SANGERVILLE, Maine — The Sangerville Planning Board has found the state’s new guidelines for municipal shoreland zoning ordinances not to its liking.
The board, which took its concerns about the new regulations to selectmen Tuesday, was advised to poll officials in surrounding towns to gauge the support or nonsupport of the new guidelines. It also was suggested that the planning board relay its concerns to local legislators and senators.
The legal deadline for towns to have updated their shoreland zoning ordinances was July 1, 2009, according to Stephanie MacLagan, the Department of Environmental Protection’s shoreland zoning coordinator. If a town has not adopted its own ordinance, a state ordinance will be imposed, she said Friday.
The DEP is working toward the state-imposed ordinance, but it will take time before it is adopted because of the mapping requirements, she noted. In the interim, towns can continue to work on their documents, she said. MacLagan said even if the state imposes an ordinance, towns later could adopt their own ordinance and maps if the information provided is acceptable to the DEP.
The Sangerville Planning Board recommended to selectmen this week that residents vote on the new guidelines at the annual town meeting.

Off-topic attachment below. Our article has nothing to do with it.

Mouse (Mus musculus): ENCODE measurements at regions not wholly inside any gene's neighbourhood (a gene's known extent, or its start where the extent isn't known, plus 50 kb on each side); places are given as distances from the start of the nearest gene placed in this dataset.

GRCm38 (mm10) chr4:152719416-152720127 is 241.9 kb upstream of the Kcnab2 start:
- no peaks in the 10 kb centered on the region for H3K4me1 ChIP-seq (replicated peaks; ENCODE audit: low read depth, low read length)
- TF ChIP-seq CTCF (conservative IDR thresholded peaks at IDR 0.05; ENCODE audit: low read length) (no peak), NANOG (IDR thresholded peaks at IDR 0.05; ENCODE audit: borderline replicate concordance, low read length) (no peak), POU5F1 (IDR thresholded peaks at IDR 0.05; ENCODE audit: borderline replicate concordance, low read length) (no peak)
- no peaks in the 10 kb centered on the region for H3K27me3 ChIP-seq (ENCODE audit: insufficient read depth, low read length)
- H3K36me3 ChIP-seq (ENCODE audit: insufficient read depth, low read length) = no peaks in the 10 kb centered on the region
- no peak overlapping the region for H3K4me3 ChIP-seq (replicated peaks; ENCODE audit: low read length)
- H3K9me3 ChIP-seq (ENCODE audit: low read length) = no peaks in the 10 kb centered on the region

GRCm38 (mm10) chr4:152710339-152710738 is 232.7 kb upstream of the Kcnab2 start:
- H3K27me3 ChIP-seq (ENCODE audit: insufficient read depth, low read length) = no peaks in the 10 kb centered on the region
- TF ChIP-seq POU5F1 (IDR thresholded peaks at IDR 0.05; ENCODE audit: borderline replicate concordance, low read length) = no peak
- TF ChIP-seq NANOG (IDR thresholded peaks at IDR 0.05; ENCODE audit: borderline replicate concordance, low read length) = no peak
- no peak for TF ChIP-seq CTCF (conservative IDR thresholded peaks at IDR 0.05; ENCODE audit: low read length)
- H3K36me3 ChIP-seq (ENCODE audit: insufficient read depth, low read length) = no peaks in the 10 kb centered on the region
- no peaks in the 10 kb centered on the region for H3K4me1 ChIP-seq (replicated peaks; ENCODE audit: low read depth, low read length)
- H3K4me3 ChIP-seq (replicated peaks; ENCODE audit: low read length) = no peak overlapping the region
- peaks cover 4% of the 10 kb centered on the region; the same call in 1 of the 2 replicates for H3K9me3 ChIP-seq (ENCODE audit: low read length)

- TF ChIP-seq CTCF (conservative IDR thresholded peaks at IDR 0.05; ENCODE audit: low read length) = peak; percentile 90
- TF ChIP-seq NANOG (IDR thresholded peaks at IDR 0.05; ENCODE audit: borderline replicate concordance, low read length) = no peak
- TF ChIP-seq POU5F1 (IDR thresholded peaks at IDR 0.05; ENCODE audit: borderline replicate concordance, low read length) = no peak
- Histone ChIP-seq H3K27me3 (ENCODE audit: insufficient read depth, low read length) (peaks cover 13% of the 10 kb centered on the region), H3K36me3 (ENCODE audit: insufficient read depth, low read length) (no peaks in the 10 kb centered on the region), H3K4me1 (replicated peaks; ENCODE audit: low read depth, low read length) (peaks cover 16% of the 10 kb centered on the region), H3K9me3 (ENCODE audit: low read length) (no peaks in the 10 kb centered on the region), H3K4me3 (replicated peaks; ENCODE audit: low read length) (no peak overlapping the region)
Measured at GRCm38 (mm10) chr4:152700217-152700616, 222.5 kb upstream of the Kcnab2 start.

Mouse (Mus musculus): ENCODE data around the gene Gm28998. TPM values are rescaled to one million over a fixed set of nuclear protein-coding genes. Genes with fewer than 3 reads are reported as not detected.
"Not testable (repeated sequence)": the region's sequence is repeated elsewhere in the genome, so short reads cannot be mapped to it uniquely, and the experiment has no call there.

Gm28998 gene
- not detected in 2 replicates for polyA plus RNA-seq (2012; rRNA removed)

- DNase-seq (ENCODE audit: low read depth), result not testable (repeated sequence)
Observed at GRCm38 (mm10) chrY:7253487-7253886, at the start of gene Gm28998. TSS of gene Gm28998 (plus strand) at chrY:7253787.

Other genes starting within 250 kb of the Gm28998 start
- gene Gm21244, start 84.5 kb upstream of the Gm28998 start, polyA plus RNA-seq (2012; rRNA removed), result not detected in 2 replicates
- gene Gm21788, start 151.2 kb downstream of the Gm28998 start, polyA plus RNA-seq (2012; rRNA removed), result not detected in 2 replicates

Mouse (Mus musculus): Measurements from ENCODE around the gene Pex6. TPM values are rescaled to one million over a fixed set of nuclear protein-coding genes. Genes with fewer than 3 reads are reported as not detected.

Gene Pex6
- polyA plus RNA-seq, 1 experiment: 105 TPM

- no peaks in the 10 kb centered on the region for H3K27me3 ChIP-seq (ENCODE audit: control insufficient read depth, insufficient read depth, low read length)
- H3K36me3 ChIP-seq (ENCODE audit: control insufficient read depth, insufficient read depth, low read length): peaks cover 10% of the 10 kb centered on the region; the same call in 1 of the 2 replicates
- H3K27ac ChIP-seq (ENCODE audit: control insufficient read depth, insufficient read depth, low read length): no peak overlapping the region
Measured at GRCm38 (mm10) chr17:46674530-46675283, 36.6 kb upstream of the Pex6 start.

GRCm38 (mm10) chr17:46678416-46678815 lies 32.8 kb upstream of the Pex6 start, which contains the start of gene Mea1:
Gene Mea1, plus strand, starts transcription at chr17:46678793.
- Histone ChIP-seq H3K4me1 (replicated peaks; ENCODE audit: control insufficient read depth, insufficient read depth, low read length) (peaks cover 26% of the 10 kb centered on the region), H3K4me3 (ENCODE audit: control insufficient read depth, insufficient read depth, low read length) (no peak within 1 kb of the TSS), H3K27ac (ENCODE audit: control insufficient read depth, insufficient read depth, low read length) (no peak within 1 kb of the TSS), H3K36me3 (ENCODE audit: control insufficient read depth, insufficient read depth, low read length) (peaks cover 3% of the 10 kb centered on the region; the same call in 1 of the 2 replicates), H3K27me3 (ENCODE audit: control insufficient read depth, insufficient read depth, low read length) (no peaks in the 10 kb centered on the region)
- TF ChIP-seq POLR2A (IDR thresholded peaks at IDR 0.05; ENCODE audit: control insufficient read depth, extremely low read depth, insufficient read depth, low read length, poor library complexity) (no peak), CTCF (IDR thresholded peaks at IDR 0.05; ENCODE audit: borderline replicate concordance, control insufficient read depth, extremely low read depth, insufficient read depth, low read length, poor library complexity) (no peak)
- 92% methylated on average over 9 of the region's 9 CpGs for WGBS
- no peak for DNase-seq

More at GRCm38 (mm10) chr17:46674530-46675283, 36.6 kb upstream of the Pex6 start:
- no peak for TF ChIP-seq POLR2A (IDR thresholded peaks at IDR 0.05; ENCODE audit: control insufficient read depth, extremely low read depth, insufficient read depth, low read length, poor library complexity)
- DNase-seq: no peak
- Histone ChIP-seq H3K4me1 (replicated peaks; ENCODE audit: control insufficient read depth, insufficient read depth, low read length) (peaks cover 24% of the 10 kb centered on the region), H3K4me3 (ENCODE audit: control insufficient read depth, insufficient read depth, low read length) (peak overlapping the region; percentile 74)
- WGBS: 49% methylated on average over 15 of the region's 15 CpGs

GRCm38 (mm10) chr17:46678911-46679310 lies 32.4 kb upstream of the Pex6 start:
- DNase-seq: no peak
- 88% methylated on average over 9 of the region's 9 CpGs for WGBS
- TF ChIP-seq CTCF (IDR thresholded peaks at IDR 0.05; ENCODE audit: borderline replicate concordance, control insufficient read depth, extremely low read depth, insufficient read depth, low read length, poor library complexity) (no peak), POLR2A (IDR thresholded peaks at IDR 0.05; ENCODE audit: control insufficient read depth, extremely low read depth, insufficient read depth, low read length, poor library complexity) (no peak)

Individually, the planning board members had a variety of concerns, including the fact that the Resource Protection District was enlarged, yet the town had no way to identify the affected areas without a map of the General Development and Timber Harvesting districts, according to planning board Chairman Gerald Peters. He said the Department of Inland Fisheries and Wildlife had provided the town with a map of wildlife protection areas. In addition, the board believes the changes make it more restrictive for landowners, who won’t enjoy the benefits they once had, he said Friday.
Planning board member Irving McNaughton said the DEP has changed the rules six times since 1990. “I expect the state will continue to impose changes and it’s time for the town to say, ‘No, enough is enough,’” McNaughton said Friday.
“They are just too restrictive,” he said of the changes. He added that the town couldn’t afford the additional administrative costs.
Peters, who expects the DEP will impose the new changes on the town regardless of the board’s actions, predicted that it would cost three times as much to enforce the changes. He said the code enforcement officer receives only $3,000 for the job and this would triple his work.
MacLagan said she did not feel the new amendments would impose an additional financial burden on communities. She said the Sangerville board has not been “very communicative” with her. Of the 453 Maine communities, only 50, including Sangerville, are “missing in action,” she said. That means they haven’t contacted the DEP about the status of the review process, she said.